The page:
As far as smaller clients are concerned, if the parties involved do not have relatively sizable amounts of money in dispute, it really doesn't make sense to go into the details and expense of selecting and putting in place an arbitration procedure.

One of the particularities of Latin America, is a common culture and language across the whole continent that permits the selection of venues in other countries, as well as recognized arbitrators that have enough legal background. This is because all the countries in Latin America have their legal systems sourced in the civil law system, which offers counterparts the benefit of a broad spectrum of potential arbitrators with enough legal background to understand conflicts. The applicable law has most of the same common basic principles, with the advantage being that arbitrators who do not practice in the jurisdictions where the parties in conflict reside or operate, provide a higher percentage of neutrality. The parties also feel comfortable that the culture under which the issue at stake will be resolved is acceptable and understandable.

On July 26, 2018, Argentina passed its General International Commercial Arbitration Law, mostly inspired by the UNCITRAL model law, making Argentina an attractive venue for international arbitration. Argentina is also a member to the Convention on the Recognition and Enforcement of Foreign Arbitral Awards, New York, 1958 (New York Convention) which ensures such awards are recognized, and generally capable, of enforcement in the jurisdictions of those member countries in the same way as domestic awards.


The Arbitration Ordinance of the Turks and Caicos Islands is about as sparse in its provisions as the Arbitration Act 1889 in England & Wales. We are not even a signatory to the New York Convention. So, as things currently stand, I would not be recommending that any client make Turks and Caicos Islands the seat of an arbitration.

That is not to say that we don't have arbitrations in the Turks and Caicos Islands. I've been involved in several domestic arbitrations in the Turks and Caicos Islands as well as international arbitrations elsewhere. My firm is the largest and oldest firm in the Bahamas. I've appeared in several international arbitrations in the Bahamas.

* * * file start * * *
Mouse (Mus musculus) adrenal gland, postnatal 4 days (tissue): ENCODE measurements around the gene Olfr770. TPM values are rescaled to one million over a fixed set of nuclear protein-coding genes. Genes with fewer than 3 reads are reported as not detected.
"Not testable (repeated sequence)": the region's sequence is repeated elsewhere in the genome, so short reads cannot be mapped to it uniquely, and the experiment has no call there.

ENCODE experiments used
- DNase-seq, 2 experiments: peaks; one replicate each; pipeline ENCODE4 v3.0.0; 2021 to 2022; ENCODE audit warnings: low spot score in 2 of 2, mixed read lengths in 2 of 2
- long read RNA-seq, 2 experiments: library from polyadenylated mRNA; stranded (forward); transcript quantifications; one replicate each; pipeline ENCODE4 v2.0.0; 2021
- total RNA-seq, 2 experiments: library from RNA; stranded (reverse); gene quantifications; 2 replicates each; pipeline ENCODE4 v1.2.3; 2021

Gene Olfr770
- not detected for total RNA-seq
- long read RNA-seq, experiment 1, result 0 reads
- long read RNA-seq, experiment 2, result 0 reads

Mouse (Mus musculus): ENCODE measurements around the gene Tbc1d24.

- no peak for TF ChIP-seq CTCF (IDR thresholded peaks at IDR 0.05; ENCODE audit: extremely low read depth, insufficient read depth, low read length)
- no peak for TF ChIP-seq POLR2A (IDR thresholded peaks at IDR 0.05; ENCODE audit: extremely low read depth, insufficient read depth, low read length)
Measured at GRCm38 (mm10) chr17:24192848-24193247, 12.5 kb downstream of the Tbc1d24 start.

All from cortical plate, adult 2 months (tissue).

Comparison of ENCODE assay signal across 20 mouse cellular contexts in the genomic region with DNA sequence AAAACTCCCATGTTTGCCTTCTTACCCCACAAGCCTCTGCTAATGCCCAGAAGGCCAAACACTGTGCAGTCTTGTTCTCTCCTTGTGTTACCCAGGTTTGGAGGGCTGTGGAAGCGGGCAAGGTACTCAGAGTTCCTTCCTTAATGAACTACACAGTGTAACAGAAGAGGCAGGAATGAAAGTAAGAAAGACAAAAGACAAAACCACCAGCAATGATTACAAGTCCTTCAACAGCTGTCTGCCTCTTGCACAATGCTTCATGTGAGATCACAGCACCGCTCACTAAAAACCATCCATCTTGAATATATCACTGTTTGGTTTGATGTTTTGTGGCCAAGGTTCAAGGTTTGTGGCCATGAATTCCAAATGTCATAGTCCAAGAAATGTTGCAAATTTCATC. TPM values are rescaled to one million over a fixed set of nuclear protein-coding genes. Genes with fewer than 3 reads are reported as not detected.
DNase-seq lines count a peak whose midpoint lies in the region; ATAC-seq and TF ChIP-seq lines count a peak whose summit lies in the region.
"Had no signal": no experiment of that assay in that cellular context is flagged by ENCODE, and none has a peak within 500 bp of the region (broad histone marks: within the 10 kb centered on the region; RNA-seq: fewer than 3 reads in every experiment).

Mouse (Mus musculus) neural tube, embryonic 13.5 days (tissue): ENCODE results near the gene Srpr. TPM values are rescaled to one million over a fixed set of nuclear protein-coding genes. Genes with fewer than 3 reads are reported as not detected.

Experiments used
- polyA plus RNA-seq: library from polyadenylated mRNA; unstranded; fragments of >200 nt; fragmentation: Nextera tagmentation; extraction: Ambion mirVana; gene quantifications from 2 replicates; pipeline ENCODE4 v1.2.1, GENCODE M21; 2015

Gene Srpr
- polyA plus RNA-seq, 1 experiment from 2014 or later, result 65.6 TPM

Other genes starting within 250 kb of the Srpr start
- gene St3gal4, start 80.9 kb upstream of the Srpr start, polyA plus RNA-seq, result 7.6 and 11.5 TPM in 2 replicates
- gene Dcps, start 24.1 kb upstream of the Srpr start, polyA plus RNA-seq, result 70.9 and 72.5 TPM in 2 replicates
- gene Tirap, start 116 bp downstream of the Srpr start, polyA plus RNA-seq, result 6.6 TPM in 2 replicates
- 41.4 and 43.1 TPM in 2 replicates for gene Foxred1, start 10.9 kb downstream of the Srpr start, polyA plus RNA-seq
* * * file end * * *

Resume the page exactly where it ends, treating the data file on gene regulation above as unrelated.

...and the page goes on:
One of the most recent cases that I've been dealing with raises all the issues that the other gentlemen have raised. Last year, the Turks and Caicos Islands, in common with a large part of the Caribbean, was hit by two major hurricanes, one of which was the strongest Atlantic hurricane on record. There have been several insurance claims because of this and a client of mine recently came to me with an insurance claim arising out of a very poorly drafted insurance policy, which contained an arbitration clause.

There are very few trained arbitrators practicing in the Turks and Caicos Islands and finding any that are neutral is almost impossible, because they're all generally lawyers attached to firms who are acting for the respective parties. Although the arbitration agreement in this particular case provided for party appointed arbitrators, there was still a need to get a neutral umpire.

The costs of bringing people in from overseas and housing them in one of the most expensive jurisdictions for hotel accommodation, was such that when compared with the costs of litigating the matter, the cost-benefit analysis pointed towards court. Unbelievably, the insurance company agreed to waive the arbitration clause and to deal with the matter by litigation instead, even though the amount at stake was up to five million dollars.